Againnear time with chain spatial dis-, a particle’s non-li
placement
ddl
differom the proper-time

rs in (8) f
12
d12 d
Oo
ru t
 of the local (motionless) observer.
Displacement corrections, 22
ddrult, for the non-rela-
tivistic limit are very small compared to the main gravi-
tational corrections,

2o
ru, to Newtonian time rate
o
222
12 dd
o
trurult
. However, the chain de-
pendence of a icle’s time element 2
d
o
part
from spatial
displacement dl accounts for the reverse value of this
time element,
2
22
dd
o
rul
, that is ultimately a way to
restore strict spatial flatness at all orders of Einstein’s
metric gravitation. Hee is some kind of analogy
re small contributions of
Maxwell’s displacement currents restore strict charge
conservation in Ampere’s quasi-stationary magnetic law.
Two integrals

re ther
with electrodynamics whe
e th
of motion12 dd
om
ru t sE m and
2ddrsL
result from (7) and (8) for weak fields in a
rosette motion of planets,

222222
1213=,
oo
ruLruuuE Lm

  (9)
where dduu
and 1ru . Indeed, (9) may be
o
fferentiated with respect todi the polar angle
,
2
2
93
oo
r
u uru2
3,
22
oo
ru uru
L
 
  (10)
by keeping only the largest gravitational terms. Thi
ay be solveo step
s equ-
ation md in tws when a non-corrected
Newtonian solution,

21cos
oo
urL

 , is substi-
tuted into the GR correction terms at the right hand side
of (10).
The most important correction (which is summed over
century rotations of the planets) is related to the “reso-
nance” (proportional to cos

) GR terms. Therefore,
one may ignore in apart from
224
2cosuL (10) all corrections

and 24
cos
o
uu rL

. Then the
approximate equation for the rosette motion,
u234
6cos
oo
urLrL

  , leads to the well known
perihelion precession
222
Δ6π6π1
oo
rLr a


 

,
which may also be derived through Schwarzschild’s met-
ric with w, as in [21-
25].
approximations arped three-space
It is important to empha
reces
size that the observed result
sion Δ
for a planet perihelion p
(in the Solar non
ated time by Sun’s energy densi
-
empty flatspace with dil-
ties) has been derived here from the invariant four-in-
terval (1) under flat three-space, ,
ij ij
rather than
under empty but curved three-space.
4. The Radar Echo Delay in Flatspace
The gravitational redshift of light frequency
can be
considered a direct confirmation that gravity couples to
the energy content of matter, includithe massless
photon’s energy Eng
, rather than to the scalar mass of the
2
c for
inverse
particle. Indeed, Einstein’s direct statement Em
all rest-mass particles is well proved, but the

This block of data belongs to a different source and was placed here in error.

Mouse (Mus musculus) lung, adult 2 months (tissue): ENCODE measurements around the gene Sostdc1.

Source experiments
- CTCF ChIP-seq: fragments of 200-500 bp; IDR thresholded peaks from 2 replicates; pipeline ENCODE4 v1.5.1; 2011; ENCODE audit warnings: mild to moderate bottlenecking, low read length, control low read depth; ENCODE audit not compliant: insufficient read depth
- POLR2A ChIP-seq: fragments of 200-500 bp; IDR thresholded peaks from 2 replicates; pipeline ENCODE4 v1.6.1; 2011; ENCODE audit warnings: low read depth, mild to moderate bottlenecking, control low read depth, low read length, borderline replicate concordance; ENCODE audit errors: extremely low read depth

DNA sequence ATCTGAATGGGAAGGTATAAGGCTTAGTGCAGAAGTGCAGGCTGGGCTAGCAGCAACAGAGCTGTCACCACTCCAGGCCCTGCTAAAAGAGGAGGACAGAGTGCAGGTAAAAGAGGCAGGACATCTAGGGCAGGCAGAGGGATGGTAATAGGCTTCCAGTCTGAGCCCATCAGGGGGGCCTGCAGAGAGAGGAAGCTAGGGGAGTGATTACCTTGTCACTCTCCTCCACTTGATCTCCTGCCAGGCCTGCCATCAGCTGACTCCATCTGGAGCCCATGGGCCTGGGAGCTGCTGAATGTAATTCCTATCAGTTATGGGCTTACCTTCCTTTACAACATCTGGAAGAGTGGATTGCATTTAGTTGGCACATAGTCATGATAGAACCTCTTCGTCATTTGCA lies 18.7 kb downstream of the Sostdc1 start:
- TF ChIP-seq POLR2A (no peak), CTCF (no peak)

reading, 2
mEc, does not work for electromagnetic
waves (with 0m
) and requires a new notion, the wave
energy-charge 20Emc

or the relativistic mass
0
m
.
In 1907, Einstein introduced the Principle of Eq
lence for a uniformly accelerated body and concluded
that its potential energy depends on the gravitationally
passive (“heavy”) mass associated with the inertial mass
[34]. This correct concluf Einstein was generalized
ron
uiva-
sion o
in a wg way that any energy, including light, has a
Copyright © 2012 SciRes. JMP
I. E. BULYZHENKOV 1473
“relativistic mass” (the gravitational energy-charge in our
terminology) for Newtons mechanics. Proponents of this
generalization in question proposed that photon’s “rela-
tivistic mass” is attracted by the Sun’s mass
M
in
agreement with the measured redshift

12
S
EEmGMR mc
 

 . Nonetheless,
the coherent application (in the absence of the correct
EM wave equations in gravitational fields) of the “rela-
tivistic mass” to zero-mass waves promptly resulted in
the underestimated light deflection,
2
22
S
GMR crR
 , for the
al field [35]. In
1917, when Schwarzschild’s option [9] for spatial curva-
ture had been tried for all GR solutions, the new non-
Newtonian light deflection,
oS “mechanical free
fall” of photons in the Sun’s gravitation
4oS
rR
, had been pre-
dicted due to additional contributions
on. Later, all measurements
supported this curve-space modification for the “relativ-
istic mass” deflection by the Sun that provided false
“experimental evidences” of non-Euclidean three-space
in contemporary developmenravitation.
Below, we prove that Einstein’s GR for the Maxwell
wave equation firmly maintains the flatspace concept for
interpretation of light phenomena in gravitational fields if
one coherently couples the Sun’s rest energy to the pho-
ton’s wave energy E
from the supposed
spatial curvature in questi
ts of metric g
. We consider both the radar echo
delay and the gravitational deflection of light by coupling
its
imp
energy-charge with local gravitational potentials. Our
purpose is to verify that Euclidean space can match the
known measurements [21-23,36,37] of light phenomena
in the Solar system. Let us consider a static gravitational
field (0
i
g, for slicity), where the physical slow-
ness of photons, 1
nvc
, can be derived directly from
the covariant Maxwell equations [24], 1oo
ng


.
Recall that a motionless local observer associates oo
g
with the gravitational potential oo
UP at a given point.
The light velocity dd
O
vl
, measured by this observer,
as well as the observed light frequency dd
oO
t

,
is to be specified with respect to the observer’s time rate
dd
Ooo
g
t
. This consideration complies with Ein-
steins approach, where the light’s redshift is associa
with different clock rates (of local observers) in the Sun’s
gravitational potential [34].
Compared to the physical speed of light,
ted
1
dd
o
vl cn
, its coordinate speed
2
dd
2
1
oo oo
O
oo
tn
rr
cc
d
d=
O
lc
gcg
1
l
rr
 
 

(11)
 
is double-shiftedtial
 
 
by the gravitational potenoo
UP
o
rr, where 2
oS
rGMc oS
rrR
1.48km and
.
Notice that both the local physical slowness 1oo
ng
and the observer time dilation dd
O
t
sponsible for the double slowness of the coordinate ve-